An official website of the United States government
Here's how you know
A .mil website belongs to an official U.S. Department of Defense organization in the United States.
A lock (lock ) or https:// means you’ve safely connected to the .mil website. Share sensitive information only on official, secure websites.

News | June 14, 2021

Land and Maritime Engineering and Technical Support associates participate in 2021 Microelectronics Strategy Forum

By Adil Zuber

The 2021 Microelectronics Strategy Forum was held online and included representatives from academia, industry and the government who gathered to promote policies and activities that increase the throughput and quality of students from K-12 through college for careers in microelectronics and related disciplines. Forum attendees also focused on setting a future roadmap for success within the microelectronics ecosystem.

More than 200 participants attended the 3-day workshop, among them were company presidents, CEOs, Chief Technology Officer university professors, and government and military personnel. Ms. Kristen Baldwin, deputy assistant secretary of the Air Force for Science, Technology and Engineering addressed the Microelectronics Leadership Panel and Nicole Petta, from the Office of Undersecretary of Defense for Research and Engineering delivered the keynote address on the DOD Microelectronics Ecosystem Roadmap. Ohio Governor, Mike DeWine also provided remarks. The event was hosted by Academic Partnership Engagement Experiment with Parallax Advanced Research and sponsored by U.S. Air Force Research Labs from Wright-Patterson AFB.

Goals for the ME Strategy Forum included bringing together diverse stakeholders from across universities, large, medium, and small industry, DOD, and U.S. Air Force entities to form alliances committed to organically shaping partnerships to advance microelectronics priorities. Additionally, the forum sought to build buy-in from energized stakeholders at the ground level as they help shape and inform the microelectronics strategic framework. Forward thinking objectives included securing funding and in-kind arrangements through creation and ideation of partnership arrangements that will result in opportunities such as internships, fellowships, and post-education jobs. Success in these efforts will set the stage for a way forward and enduring success of microelectronics strategy which include its mission, vision, and critical success factors.

The State of Ohio was designated by the DOD as a Defense Manufacturing Community. “The ultimate goal is to make Ohio the Midwest Hub for Microelectronics,” said Muhammad Akbar, chief, Land and Maritime’s Engineering and Technical Support Directorate.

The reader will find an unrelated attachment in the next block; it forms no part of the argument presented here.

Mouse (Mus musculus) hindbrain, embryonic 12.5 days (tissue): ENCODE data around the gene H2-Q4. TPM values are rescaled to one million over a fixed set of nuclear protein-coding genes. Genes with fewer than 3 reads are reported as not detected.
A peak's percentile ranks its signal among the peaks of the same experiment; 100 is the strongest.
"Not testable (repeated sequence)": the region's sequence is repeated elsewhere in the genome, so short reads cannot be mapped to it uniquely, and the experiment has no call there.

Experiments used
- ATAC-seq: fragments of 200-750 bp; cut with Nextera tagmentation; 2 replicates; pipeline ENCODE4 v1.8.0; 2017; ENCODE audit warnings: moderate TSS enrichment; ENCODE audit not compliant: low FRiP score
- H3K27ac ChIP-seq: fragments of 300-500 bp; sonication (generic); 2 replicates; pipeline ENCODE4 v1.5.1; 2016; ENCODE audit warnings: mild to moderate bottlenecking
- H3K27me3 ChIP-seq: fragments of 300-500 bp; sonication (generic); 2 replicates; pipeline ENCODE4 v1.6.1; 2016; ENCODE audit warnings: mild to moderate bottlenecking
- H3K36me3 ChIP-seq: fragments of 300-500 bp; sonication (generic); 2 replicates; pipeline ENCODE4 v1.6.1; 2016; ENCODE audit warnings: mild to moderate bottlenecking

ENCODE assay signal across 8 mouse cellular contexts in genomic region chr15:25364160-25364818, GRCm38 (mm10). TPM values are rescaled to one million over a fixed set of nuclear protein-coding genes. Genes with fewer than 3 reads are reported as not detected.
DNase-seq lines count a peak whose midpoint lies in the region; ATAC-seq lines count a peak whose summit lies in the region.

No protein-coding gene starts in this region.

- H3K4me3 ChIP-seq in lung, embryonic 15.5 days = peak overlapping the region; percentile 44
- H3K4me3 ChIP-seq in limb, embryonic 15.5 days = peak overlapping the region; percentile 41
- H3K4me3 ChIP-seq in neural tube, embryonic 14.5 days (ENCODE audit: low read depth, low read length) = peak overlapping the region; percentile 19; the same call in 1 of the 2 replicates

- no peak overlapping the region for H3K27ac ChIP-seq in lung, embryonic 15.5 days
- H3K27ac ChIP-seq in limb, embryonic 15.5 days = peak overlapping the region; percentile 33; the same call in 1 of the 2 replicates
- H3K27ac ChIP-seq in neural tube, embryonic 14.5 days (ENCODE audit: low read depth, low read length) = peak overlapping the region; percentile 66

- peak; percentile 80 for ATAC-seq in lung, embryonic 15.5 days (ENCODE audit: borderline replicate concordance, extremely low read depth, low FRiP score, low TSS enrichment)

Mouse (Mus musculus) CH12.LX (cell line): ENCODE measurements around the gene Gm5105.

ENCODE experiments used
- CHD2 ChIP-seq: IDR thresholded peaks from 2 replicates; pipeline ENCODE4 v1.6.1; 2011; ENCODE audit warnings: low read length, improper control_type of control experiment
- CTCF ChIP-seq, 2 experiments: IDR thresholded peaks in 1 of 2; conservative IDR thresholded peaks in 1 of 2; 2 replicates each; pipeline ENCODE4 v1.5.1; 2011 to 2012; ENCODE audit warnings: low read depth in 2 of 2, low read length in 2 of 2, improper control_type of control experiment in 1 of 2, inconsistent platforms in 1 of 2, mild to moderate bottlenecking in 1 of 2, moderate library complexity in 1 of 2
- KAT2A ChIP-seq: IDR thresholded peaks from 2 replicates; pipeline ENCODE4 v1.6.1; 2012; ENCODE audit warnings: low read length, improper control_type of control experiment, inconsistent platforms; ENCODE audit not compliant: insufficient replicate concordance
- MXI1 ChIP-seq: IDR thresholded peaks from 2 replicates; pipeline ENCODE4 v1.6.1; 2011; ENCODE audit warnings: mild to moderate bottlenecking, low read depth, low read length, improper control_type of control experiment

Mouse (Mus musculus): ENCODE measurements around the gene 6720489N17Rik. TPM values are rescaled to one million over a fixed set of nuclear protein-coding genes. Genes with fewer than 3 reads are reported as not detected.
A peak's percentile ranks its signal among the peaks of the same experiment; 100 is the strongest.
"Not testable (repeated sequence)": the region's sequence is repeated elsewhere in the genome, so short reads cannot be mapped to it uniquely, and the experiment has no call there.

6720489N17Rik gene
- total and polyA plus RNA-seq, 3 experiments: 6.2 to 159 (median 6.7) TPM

“Implementation plans for the microelectronics workforce and industry growth in the Midwest region have identified/designated Ohio as a microelectronics hub for packaging and testing opportunities. This strategy will follow the presidential executive order and the 2021 NDAA for achieving trusted and secured microelectronics for DOD supply chain,” said Akbar.

ME Forum workshop strategies focused on four elements. They included Outreach, which identified outlets intended to optimize the microelectronics program and curriculum gaps that currently exist in Ohio’s K-12 schools.  Education & Employment focused on educating students about career paths that align with employer needs.  Federal Government & Military focused on the microelectronics workforce needed in the federal government and military services including implementation of the National Defense Authorization Act of 2021. And finally, Industry & Technology identified technological topics like building institutional capabilities and technology transfer and transition, which are the underpinnings of microelectronics.

Akbar explained that there are 124 companies in Ohio that do research and/or market products in microelectronics-related technologies. A collaboration between six colleges and universities, AFRL and Defense Logistics Agency, referred to as the Cornerstone Consortium Network, was recently awarded $30 million for fiscal years 20-23 under the AFRL Assured Digital Microelectronics Education & Training Ecosystem program. ADMETE builds from prior AFRL-funded collaborative research and addresses what’s been identified as the “lack of interest at the undergraduate level” in microelectronics engineering careers/pursuits.

The network is focused on bringing industry, academia, and government together to work on the development of the current and future Microelectronics workforce. It has five technical areas led by universities in Ohio and neighboring states to develop programs and curriculum, provide internships/externships, and career migration opportunities for government and industry. The Ohio State University, in partnership with WSU, was also recently awarded a contract to support a consortium for universities that serve minority populations to coordinate and expand their ability to propose and perform technical research opportunities stemming from AFRL.

The FY 21 NDAA includes a provision named the Creating Helpful Incentives to Produce Semiconductors for America Act (CHIPS for America) which was passed to allow for the sustainment and on-shoring of U.S. microelectronics capability. CHIPS included provisions to boost semiconductor incentives, construction, expansion or modernizing facilities, training, education, and employment assistance. The DOD made an $8 million award to GLOBALFOUNDRIES as part of CHIPS for America to support the nation's effort to ensure the U.S. sustains the microelectronics manufacturing capability necessary for national and economic security.